Wednesday, February 13, 2008

As in Life, in Art

In early February, Lebanese diva Fayrouz performed in Syria for the first time in 30 years. Times coverage notes that folks from all political persuasions in both countries scrutinized all details of the enterprise, from her timing to her piece selection. Some Lebanese thought the singer betrayed her home country by performing in a neighbor widely thought to be at fault for much of Lebanon's current political turmoil. Syrians said her appearance signified a call to cool tensions. Political dissidents there said this performance was a political critique aimed at prominent government audience members, while others noted that her work is often co-opted as a nationalist soundtrack across the Arab world.

Orhan Pamuk's novel Snow, which I'm still reading, sketches a parallel situation. A Turkish poet named Ka returned from political exile in Frankfort to travel to Kars, a backwater village whose crumbling architecture attests to all the groups who have come -- and gone -- from power in Turkey, to write about a rash of devout young women committing suicide after being banished from school for refusing to remove their head scarves. (The issue remains a political spark in Turkey; last week, Turkish parliament moved ever closer to lifting the head scarf ban.)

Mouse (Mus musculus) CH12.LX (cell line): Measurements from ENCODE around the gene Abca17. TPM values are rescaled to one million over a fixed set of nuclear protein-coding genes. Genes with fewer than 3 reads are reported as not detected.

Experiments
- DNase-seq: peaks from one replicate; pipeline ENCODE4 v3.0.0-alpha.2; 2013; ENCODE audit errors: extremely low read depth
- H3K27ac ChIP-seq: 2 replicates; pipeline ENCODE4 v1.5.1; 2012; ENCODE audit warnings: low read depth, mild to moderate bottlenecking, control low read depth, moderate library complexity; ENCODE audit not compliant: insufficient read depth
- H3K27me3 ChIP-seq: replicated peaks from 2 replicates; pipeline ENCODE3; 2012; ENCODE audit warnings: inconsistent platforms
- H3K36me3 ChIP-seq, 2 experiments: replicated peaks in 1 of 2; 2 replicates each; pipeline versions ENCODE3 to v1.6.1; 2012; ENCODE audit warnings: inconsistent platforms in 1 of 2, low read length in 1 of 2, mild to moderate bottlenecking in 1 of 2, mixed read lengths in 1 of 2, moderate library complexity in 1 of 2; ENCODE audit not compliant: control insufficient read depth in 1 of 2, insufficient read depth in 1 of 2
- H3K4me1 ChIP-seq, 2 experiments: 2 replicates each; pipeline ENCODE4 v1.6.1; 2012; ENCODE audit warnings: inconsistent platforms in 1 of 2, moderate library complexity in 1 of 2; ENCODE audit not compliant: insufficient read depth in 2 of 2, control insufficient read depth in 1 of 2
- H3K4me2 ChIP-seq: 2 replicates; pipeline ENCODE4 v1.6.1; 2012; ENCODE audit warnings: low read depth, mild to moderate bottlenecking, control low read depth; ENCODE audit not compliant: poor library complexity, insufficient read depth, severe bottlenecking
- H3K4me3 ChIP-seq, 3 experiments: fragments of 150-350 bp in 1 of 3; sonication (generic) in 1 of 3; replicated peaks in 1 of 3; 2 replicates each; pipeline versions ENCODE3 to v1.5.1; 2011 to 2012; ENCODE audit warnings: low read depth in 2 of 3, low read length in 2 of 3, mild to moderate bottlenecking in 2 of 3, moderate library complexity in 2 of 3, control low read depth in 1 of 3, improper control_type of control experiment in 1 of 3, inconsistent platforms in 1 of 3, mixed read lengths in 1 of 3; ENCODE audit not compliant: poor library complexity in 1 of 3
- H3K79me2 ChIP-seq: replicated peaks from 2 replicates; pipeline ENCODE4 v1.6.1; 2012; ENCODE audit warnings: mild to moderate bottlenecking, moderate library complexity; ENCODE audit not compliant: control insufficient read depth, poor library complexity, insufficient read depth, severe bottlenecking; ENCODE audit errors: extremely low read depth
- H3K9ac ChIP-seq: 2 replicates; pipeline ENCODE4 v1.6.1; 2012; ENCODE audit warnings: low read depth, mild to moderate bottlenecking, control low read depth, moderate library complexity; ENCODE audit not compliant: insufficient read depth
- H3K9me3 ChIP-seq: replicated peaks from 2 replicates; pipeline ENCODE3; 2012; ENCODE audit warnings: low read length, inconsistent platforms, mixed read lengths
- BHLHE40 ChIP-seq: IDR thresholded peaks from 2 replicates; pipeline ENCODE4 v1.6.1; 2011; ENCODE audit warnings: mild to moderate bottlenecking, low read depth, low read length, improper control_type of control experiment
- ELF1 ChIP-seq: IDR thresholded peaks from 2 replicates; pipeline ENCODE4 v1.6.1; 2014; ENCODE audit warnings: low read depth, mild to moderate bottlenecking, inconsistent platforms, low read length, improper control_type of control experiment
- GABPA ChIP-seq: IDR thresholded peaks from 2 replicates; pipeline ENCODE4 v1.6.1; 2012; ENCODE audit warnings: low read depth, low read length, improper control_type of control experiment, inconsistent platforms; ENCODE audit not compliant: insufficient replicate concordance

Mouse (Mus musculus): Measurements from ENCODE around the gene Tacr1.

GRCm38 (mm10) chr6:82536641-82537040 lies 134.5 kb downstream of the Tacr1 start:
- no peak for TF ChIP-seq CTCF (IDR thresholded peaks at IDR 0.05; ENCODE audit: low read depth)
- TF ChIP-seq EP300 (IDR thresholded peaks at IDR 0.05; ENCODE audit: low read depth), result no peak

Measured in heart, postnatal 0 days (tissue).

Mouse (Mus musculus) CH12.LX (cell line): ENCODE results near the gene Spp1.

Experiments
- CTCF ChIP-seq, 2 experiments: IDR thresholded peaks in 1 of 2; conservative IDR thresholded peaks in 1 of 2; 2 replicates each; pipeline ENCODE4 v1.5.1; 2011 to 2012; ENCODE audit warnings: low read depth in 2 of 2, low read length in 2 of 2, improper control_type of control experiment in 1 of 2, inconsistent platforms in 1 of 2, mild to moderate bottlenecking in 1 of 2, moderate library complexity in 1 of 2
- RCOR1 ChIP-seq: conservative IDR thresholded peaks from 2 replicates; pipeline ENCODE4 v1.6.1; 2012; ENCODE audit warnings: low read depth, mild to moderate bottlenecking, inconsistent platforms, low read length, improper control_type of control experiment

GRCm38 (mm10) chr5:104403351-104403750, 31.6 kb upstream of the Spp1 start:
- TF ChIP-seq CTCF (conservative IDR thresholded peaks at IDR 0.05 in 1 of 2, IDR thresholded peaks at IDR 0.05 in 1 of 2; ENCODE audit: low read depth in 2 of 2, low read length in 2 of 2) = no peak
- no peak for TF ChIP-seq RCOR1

Ongoing power struggles between Islamic fundamentalists and ardent secularists make Kars a discursive minefield. People balance on small, safe spaces while what remains unspoken makes each pleasantry fraught with over-thought meaning.

Ka arrives as Kars prepares for a performance by a legendary acting duo, who perform an old work, "My Fatherland or My Head Scarf," glorifying secularism in front of an audience including military officials and religious high school students. Pamuk sets the scene by writing, "this desperately old-fashioned, primitive, twenty-minute play had such a sound dramatic structure that even a deaf-mute would have no trouble following it."

After the main character removes her head scarf, a gesture that frightens secularists fearing conflict and offends the religious, she prepares to burn it.

By now Funda Eser had removed her scarf and tossed it like so much laundry into a copper basin.... By a strange coincidence, they'd put the gasoline into an emptied bottle of Akif liquid detergent, a brand much favored by Kars housewives at the time, and this was why everyone in the auditorium ... took it that the freedom fighter girl had changed her mind: seeing her plunge her hands into the washbasin, they all relaxed.

Then she sets it on fire and differing perspectives parade by faster and faster, a dizzying array for a reader new to Pamuk's literary world to keep disentangled. In the end, the male lead, playing a soldier, parades down the aisles with a military entourage. They turn, face the audience, and shoot rounds of live bullets into the crowd.

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